A Diverse Career Path

Dr. McGuire credits her foundation in internal medicine for allowing her to have such a diverse career path. After her residency, she returned to New Mexico to fulfill her scholarship commitment to the National Health Services Corps, where she worked as a physician for the Indian Health Service, the federal health program for American Indians. She then worked in the small practice setting for seven years before starting a hospitalist group, Hospital Care Specialists, P.C, when hospital medicine was first gaining popularity. She has worked in a variety of practice and administrative settings. Dr. McGuire served as Chief Medical Officer at St. Joseph Health Care System in Albuquerque and was in charge of a medical and paramedical staff of 500 health professionals. She served as Regional Medical Director of Addus Healthcare Inc.'s NM Corrections division overseeing health, dental, and psychiatric care for 6500 inmates in eight NM facilities. She has continued to pursue her interest in obesity and heart disease by serving as a key medical investigator in several pharmaceutical trials on opiate abuse and obesity.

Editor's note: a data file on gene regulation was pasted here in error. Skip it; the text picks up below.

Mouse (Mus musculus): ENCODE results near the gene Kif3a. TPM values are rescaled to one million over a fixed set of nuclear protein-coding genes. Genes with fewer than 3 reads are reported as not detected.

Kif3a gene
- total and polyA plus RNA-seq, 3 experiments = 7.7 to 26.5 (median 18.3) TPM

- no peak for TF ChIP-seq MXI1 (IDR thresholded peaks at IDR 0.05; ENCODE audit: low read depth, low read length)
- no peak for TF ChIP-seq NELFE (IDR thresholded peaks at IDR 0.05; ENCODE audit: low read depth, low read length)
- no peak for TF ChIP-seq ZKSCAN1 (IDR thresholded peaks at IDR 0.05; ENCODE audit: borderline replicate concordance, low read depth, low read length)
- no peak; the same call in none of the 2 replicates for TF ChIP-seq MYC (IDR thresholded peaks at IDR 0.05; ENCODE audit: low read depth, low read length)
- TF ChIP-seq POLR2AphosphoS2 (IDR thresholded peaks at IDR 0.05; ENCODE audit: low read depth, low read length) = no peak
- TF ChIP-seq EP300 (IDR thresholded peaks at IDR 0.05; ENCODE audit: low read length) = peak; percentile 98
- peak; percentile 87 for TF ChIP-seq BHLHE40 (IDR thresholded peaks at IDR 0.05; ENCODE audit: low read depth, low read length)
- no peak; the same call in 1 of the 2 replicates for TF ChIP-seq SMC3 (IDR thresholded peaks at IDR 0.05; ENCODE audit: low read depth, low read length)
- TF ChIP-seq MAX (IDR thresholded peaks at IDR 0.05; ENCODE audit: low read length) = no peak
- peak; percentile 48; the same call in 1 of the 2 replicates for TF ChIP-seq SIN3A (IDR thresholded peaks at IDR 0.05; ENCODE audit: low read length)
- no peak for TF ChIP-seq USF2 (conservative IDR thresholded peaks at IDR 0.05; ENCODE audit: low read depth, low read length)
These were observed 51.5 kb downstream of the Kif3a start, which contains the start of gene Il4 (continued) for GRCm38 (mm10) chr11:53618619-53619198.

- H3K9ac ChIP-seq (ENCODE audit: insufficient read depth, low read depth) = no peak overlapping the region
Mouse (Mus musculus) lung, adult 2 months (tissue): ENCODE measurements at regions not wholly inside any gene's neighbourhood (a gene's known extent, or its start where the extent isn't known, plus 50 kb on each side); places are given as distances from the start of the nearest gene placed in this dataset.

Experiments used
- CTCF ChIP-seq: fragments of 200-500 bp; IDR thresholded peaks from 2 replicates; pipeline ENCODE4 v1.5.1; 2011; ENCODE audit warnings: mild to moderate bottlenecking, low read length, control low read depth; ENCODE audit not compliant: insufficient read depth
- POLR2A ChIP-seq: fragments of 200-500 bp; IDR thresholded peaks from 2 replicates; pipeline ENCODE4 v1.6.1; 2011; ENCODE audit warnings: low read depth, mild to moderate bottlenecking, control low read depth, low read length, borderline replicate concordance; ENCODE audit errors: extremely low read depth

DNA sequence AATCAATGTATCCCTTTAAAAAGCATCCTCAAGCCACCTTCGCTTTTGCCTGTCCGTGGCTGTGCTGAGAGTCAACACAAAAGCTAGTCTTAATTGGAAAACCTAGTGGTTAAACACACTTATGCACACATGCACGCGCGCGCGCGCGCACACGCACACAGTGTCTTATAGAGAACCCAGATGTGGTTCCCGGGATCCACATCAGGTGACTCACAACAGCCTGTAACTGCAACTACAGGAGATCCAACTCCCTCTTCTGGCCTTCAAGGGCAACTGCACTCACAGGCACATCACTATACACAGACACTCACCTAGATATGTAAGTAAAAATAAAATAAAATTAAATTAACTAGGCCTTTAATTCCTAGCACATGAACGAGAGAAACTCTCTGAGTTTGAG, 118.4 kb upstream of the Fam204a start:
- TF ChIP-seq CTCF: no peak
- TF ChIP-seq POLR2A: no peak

Currently, Dr. McGuire is balancing working part-time in a small practice and teaching at the University of St. Francis Physician Assistant program as Lead Medical Director and a member of the faculty. She sees a small group of patients through an internal medicine practice, New Heart Cardiac Rehabilitation and reads bone density scans at New Mexico Oncology Hematology Consultants as a certified Clinical Bone Densitometrist. After Dr. McGuire was diagnosed with breast cancer and severe rheumatoid arthritis, she began to focus on her own health. Her choice of internal medicine has allowed her the flexibility do so and has also allowed her to pursue her passion for photography and water color.

An Artist

Dr. McGuire attributes her artistic talent to her mother, an amateur oil painter. Her mother returned to painting after raising her and her four siblings, and the two attend art history lectures and art conferences together. Dr. McGuire is equally passionate about watercolor painting as she is about digital photography. In her husband's spare time, he flies an ultralight plane (which she describes as a hang glider with a go-cart like engine), and she accompanies him to take aerial photographs of the New Mexican landscape. The two have started a business, Apex Visual Art, and sell their work online. Dr. McGuire is a member of the Enchanted Lens Camera Club in Albuquerque and her photos have won awards and prestige within the club. She has exhibited her work at ACP's annual meeting as well. When Dr. McGuire is not working on her watercolor painting and photography, she and her husband enjoy traveling and have traveled to the Galapagos, Antarctica, and other exotic locations across the globe.

Back to January 2012 Issue of IMpact